Mostly, though, The Den is endearingly goofy. I became a kid again watching their antics. There may have been a glass of wine in my hand, but I felt like I was seven, sneaking in a clandestine episode of SpongeBob Squarepants at my friend’s house. I caught a glimpse of what my childhood would have been like had I been raised on Irish staples like crisp sandwiches (chips, butter, and bread — simple, but delicious) and hurling matches.

I rarely laugh out loud at a TV show, but I regularly found myself doing so on Sunday nights. During one installment, the Den gang declared it to be International Francis Brennan Day, honoring an Irish hotelier adored by mothers up and down the countryside. (He has a line of “luxury” homeware goods at Irish supermarket Dunnes, which my mother-in-law loves, of course.) The crew donned floppy gray wigs and suits to mimic Brennan’s signature look and later chatted with him via video chat. Their jokes managed to walk that tightrope of being in good fun — the subject was on their side with a cheeky wink and a nudge — but also without sycophancy.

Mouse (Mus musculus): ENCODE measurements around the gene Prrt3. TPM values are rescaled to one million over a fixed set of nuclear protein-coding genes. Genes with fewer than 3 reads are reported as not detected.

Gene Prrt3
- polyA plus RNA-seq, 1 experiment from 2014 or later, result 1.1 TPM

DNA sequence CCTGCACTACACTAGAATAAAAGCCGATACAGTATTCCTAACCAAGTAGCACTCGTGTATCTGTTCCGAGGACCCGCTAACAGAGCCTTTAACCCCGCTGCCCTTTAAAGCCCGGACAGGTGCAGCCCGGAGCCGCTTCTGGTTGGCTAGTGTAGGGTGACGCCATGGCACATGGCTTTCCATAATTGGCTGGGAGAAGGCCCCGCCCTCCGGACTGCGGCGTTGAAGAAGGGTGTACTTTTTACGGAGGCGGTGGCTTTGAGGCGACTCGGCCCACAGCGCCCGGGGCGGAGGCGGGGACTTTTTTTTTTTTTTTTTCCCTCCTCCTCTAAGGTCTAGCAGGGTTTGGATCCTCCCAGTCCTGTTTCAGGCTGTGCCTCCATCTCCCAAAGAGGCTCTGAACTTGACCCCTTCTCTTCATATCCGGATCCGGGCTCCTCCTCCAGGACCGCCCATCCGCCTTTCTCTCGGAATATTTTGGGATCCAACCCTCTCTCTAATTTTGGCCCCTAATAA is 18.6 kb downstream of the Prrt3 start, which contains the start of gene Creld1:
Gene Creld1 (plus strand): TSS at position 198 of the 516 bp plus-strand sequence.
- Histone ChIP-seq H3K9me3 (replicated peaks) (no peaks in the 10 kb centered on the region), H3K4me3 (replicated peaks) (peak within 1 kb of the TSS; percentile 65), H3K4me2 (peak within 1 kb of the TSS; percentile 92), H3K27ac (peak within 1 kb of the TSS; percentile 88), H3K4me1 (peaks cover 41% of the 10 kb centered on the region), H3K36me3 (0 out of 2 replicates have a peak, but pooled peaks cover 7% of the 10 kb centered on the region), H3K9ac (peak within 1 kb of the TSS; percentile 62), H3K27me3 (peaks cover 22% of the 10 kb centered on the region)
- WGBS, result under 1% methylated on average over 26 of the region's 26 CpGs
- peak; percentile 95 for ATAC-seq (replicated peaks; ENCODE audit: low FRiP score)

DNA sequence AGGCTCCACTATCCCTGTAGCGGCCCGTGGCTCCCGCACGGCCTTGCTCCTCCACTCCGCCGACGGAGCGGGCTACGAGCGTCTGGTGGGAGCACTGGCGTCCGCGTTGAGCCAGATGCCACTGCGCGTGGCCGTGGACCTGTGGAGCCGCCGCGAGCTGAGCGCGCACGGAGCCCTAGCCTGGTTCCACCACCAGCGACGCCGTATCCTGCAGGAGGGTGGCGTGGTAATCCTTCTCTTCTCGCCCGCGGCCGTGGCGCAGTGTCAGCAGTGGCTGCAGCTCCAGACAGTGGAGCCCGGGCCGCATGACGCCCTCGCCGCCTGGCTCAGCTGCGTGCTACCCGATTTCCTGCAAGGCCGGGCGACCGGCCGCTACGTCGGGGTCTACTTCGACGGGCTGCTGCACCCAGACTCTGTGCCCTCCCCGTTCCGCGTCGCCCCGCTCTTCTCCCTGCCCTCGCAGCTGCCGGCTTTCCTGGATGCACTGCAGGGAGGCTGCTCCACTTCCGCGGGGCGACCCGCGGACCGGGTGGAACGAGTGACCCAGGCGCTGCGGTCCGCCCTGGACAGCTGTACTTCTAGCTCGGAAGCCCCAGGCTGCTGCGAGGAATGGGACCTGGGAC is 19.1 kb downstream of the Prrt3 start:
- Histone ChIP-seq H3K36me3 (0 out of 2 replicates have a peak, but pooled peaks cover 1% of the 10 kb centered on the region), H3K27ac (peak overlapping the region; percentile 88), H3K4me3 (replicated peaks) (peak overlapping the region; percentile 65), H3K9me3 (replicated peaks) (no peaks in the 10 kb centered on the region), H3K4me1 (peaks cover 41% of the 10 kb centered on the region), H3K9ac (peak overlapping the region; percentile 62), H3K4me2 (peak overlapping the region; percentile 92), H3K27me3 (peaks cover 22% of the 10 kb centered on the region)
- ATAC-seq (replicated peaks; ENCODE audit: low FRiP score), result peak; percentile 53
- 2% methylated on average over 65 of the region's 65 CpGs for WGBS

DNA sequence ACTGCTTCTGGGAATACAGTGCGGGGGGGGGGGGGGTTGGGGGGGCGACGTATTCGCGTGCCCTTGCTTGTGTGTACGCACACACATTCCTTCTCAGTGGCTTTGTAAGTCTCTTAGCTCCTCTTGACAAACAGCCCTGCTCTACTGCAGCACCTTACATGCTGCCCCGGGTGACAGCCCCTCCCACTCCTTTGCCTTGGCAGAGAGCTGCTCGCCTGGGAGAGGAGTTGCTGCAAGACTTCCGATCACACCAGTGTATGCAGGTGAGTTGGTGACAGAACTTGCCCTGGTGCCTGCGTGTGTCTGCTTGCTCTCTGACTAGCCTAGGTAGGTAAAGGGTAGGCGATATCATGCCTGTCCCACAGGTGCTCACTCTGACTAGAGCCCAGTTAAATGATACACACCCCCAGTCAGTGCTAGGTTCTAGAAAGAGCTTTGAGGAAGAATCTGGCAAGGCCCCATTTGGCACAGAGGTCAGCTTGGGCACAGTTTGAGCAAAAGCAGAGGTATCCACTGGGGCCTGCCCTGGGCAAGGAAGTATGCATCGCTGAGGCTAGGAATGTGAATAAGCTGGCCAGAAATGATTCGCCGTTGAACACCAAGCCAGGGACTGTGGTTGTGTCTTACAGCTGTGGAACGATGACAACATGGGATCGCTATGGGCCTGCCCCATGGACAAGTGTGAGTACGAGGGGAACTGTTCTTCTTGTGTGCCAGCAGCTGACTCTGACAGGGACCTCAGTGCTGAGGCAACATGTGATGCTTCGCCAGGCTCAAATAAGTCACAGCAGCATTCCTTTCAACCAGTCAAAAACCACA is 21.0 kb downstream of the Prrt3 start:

The Den may be a show for children, but if my Twitter feed is any indication, plenty of nostalgic millennials tuned in every Sunday, whether or not they had kids of their own. For an hour every week, I and many others who had moved back in with parents or in-laws found a much-needed escape in the wacky, wonderful world of The Den

It’s disconcerting trying to picture a childhood you’ve never had. I arguably had a pretty great one in Seattle — loving family, good friends, little upset — but I still dream sometimes of how my girlhood would have differed if I’d grown up in my chosen home. The Den gave me a small peek into what that version of myself would have experienced, and for that I’m continually grateful.


Episodes is published three times per week. Mondays feature my thoughts on assorted topics. Wednesdays offer pop culture thoughts from freelance writers. Fridays are TV recaps written by myself. The Wednesday and Friday editions are only available to subscribers. Suggest topics for future installments via email or on Twitter. Read more of my work at Vox.